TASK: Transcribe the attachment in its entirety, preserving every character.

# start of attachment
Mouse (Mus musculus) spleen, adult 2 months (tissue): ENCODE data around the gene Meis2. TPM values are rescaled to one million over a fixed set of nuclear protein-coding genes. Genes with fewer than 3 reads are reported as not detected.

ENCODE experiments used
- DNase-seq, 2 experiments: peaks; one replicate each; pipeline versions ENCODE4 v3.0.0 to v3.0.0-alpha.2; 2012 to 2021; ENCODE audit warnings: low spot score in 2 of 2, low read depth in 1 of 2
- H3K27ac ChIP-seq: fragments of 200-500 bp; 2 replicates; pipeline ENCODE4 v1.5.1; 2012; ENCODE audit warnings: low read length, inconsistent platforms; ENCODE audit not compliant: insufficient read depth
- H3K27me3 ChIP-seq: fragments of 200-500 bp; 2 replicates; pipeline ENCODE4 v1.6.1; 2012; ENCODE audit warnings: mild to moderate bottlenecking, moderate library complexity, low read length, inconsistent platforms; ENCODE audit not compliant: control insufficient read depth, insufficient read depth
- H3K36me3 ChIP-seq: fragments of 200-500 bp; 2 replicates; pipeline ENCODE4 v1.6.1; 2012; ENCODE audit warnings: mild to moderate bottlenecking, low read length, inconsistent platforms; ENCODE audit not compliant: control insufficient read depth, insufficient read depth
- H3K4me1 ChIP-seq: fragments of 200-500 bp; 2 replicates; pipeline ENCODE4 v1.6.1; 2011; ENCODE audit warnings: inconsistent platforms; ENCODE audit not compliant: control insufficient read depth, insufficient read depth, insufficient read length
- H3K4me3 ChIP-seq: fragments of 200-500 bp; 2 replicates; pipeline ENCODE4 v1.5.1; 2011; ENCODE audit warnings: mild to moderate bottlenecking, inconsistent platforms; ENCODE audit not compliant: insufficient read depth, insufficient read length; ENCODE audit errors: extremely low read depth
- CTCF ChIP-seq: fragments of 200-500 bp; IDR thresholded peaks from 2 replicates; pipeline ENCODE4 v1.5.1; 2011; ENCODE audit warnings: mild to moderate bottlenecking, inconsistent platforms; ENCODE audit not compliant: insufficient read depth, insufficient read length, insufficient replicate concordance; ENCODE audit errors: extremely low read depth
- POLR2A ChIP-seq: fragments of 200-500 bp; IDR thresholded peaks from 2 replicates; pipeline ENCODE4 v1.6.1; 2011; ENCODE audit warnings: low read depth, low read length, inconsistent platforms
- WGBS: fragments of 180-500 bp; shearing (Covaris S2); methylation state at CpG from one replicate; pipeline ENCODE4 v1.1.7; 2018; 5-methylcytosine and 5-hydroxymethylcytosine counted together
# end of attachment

Mouse (Mus musculus) spleen, adult 2 months (tissue): ENCODE data around the gene Meis2. TPM values are rescaled to one million over a fixed set of nuclear protein-coding genes. Genes with fewer than 3 reads are reported as not detected.

ENCODE experiments used
- DNase-seq, 2 experiments: peaks; one replicate each; pipeline versions ENCODE4 v3.0.0 to v3.0.0-alpha.2; 2012 to 2021; ENCODE audit warnings: low spot score in 2 of 2, low read depth in 1 of 2
- H3K27ac ChIP-seq: fragments of 200-500 bp; 2 replicates; pipeline ENCODE4 v1.5.1; 2012; ENCODE audit warnings: low read length, inconsistent platforms; ENCODE audit not compliant: insufficient read depth
- H3K27me3 ChIP-seq: fragments of 200-500 bp; 2 replicates; pipeline ENCODE4 v1.6.1; 2012; ENCODE audit warnings: mild to moderate bottlenecking, moderate library complexity, low read length, inconsistent platforms; ENCODE audit not compliant: control insufficient read depth, insufficient read depth
- H3K36me3 ChIP-seq: fragments of 200-500 bp; 2 replicates; pipeline ENCODE4 v1.6.1; 2012; ENCODE audit warnings: mild to moderate bottlenecking, low read length, inconsistent platforms; ENCODE audit not compliant: control insufficient read depth, insufficient read depth
- H3K4me1 ChIP-seq: fragments of 200-500 bp; 2 replicates; pipeline ENCODE4 v1.6.1; 2011; ENCODE audit warnings: inconsistent platforms; ENCODE audit not compliant: control insufficient read depth, insufficient read depth, insufficient read length
- H3K4me3 ChIP-seq: fragments of 200-500 bp; 2 replicates; pipeline ENCODE4 v1.5.1; 2011; ENCODE audit warnings: mild to moderate bottlenecking, inconsistent platforms; ENCODE audit not compliant: insufficient read depth, insufficient read length; ENCODE audit errors: extremely low read depth
- CTCF ChIP-seq: fragments of 200-500 bp; IDR thresholded peaks from 2 replicates; pipeline ENCODE4 v1.5.1; 2011; ENCODE audit warnings: mild to moderate bottlenecking, inconsistent platforms; ENCODE audit not compliant: insufficient read depth, insufficient read length, insufficient replicate concordance; ENCODE audit errors: extremely low read depth
- POLR2A ChIP-seq: fragments of 200-500 bp; IDR thresholded peaks from 2 replicates; pipeline ENCODE4 v1.6.1; 2011; ENCODE audit warnings: low read depth, low read length, inconsistent platforms
- WGBS: fragments of 180-500 bp; shearing (Covaris S2); methylation state at CpG from one replicate; pipeline ENCODE4 v1.1.7; 2018; 5-methylcytosine and 5-hydroxymethylcytosine counted together